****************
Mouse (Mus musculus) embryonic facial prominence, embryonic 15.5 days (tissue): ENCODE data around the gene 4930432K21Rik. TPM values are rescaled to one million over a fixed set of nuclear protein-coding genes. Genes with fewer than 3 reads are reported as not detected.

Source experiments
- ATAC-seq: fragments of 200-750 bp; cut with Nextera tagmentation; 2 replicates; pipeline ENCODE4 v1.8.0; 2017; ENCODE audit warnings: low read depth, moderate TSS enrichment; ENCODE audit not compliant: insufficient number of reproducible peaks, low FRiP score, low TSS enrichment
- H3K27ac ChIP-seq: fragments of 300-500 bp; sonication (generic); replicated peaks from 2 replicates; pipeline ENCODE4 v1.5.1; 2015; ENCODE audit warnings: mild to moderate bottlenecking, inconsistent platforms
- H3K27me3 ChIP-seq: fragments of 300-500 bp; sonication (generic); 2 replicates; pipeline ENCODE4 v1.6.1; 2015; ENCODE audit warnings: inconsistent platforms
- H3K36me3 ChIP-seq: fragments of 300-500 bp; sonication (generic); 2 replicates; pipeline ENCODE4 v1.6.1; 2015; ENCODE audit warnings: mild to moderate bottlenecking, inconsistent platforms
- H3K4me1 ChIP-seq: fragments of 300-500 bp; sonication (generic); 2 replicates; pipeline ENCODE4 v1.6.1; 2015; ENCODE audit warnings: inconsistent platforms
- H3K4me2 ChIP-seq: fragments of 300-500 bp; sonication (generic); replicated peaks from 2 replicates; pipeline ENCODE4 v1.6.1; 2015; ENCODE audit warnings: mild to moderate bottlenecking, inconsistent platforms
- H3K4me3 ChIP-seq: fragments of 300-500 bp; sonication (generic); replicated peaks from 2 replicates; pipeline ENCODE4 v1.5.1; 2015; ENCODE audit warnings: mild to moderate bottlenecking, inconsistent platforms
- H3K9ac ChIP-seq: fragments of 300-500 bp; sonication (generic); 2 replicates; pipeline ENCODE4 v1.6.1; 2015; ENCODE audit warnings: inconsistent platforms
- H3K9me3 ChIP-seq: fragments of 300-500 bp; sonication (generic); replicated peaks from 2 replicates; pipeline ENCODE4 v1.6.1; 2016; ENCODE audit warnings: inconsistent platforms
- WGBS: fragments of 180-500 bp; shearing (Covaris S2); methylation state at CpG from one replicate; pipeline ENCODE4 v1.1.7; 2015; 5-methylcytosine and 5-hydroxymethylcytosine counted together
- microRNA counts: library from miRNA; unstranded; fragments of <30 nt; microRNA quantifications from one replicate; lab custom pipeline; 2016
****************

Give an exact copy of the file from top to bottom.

Mouse (Mus musculus) embryonic facial prominence, embryonic 15.5 days (tissue): ENCODE data around the gene 4930432K21Rik. TPM values are rescaled to one million over a fixed set of nuclear protein-coding genes. Genes with fewer than 3 reads are reported as not detected.

Source experiments
- ATAC-seq: fragments of 200-750 bp; cut with Nextera tagmentation; 2 replicates; pipeline ENCODE4 v1.8.0; 2017; ENCODE audit warnings: low read depth, moderate TSS enrichment; ENCODE audit not compliant: insufficient number of reproducible peaks, low FRiP score, low TSS enrichment
- H3K27ac ChIP-seq: fragments of 300-500 bp; sonication (generic); replicated peaks from 2 replicates; pipeline ENCODE4 v1.5.1; 2015; ENCODE audit warnings: mild to moderate bottlenecking, inconsistent platforms
- H3K27me3 ChIP-seq: fragments of 300-500 bp; sonication (generic); 2 replicates; pipeline ENCODE4 v1.6.1; 2015; ENCODE audit warnings: inconsistent platforms
- H3K36me3 ChIP-seq: fragments of 300-500 bp; sonication (generic); 2 replicates; pipeline ENCODE4 v1.6.1; 2015; ENCODE audit warnings: mild to moderate bottlenecking, inconsistent platforms
- H3K4me1 ChIP-seq: fragments of 300-500 bp; sonication (generic); 2 replicates; pipeline ENCODE4 v1.6.1; 2015; ENCODE audit warnings: inconsistent platforms
- H3K4me2 ChIP-seq: fragments of 300-500 bp; sonication (generic); replicated peaks from 2 replicates; pipeline ENCODE4 v1.6.1; 2015; ENCODE audit warnings: mild to moderate bottlenecking, inconsistent platforms
- H3K4me3 ChIP-seq: fragments of 300-500 bp; sonication (generic); replicated peaks from 2 replicates; pipeline ENCODE4 v1.5.1; 2015; ENCODE audit warnings: mild to moderate bottlenecking, inconsistent platforms
- H3K9ac ChIP-seq: fragments of 300-500 bp; sonication (generic); 2 replicates; pipeline ENCODE4 v1.6.1; 2015; ENCODE audit warnings: inconsistent platforms
- H3K9me3 ChIP-seq: fragments of 300-500 bp; sonication (generic); replicated peaks from 2 replicates; pipeline ENCODE4 v1.6.1; 2016; ENCODE audit warnings: inconsistent platforms
- WGBS: fragments of 180-500 bp; shearing (Covaris S2); methylation state at CpG from one replicate; pipeline ENCODE4 v1.1.7; 2015; 5-methylcytosine and 5-hydroxymethylcytosine counted together
- microRNA counts: library from miRNA; unstranded; fragments of <30 nt; microRNA quantifications from one replicate; lab custom pipeline; 2016